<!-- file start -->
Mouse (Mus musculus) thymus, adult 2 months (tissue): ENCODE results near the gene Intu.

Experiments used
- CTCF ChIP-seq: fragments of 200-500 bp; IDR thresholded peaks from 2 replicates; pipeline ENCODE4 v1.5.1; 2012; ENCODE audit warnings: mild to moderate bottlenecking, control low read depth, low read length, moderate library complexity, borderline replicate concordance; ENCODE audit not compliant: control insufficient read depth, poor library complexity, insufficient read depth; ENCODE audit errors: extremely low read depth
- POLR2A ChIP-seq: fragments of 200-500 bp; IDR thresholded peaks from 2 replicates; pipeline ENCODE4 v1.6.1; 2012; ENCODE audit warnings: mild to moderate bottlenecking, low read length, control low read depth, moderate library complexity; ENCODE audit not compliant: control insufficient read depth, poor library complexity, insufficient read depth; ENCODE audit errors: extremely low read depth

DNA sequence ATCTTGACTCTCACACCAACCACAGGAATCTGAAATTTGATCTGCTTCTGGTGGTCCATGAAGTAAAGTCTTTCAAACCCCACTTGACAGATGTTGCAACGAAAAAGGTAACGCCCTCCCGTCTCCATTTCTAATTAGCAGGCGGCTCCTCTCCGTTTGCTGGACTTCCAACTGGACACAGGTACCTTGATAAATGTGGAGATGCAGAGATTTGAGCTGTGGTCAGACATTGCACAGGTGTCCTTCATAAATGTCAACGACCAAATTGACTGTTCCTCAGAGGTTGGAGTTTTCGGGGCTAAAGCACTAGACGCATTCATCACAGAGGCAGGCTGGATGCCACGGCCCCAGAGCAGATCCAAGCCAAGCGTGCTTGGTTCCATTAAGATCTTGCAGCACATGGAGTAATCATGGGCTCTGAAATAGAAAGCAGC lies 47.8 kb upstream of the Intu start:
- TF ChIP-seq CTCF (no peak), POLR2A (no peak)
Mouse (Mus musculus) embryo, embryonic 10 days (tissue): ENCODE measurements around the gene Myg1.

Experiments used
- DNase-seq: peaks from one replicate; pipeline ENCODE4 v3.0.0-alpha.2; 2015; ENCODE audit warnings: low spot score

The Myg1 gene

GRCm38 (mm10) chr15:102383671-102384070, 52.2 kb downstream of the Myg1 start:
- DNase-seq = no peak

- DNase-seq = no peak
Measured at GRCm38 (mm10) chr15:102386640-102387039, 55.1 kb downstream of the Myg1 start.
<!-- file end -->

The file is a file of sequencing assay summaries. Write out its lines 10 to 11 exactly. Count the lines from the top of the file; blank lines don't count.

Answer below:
The Myg1 gene

GRCm38 (mm10) chr15:102383671-102384070, 52.2 kb downstream of the Myg1 start: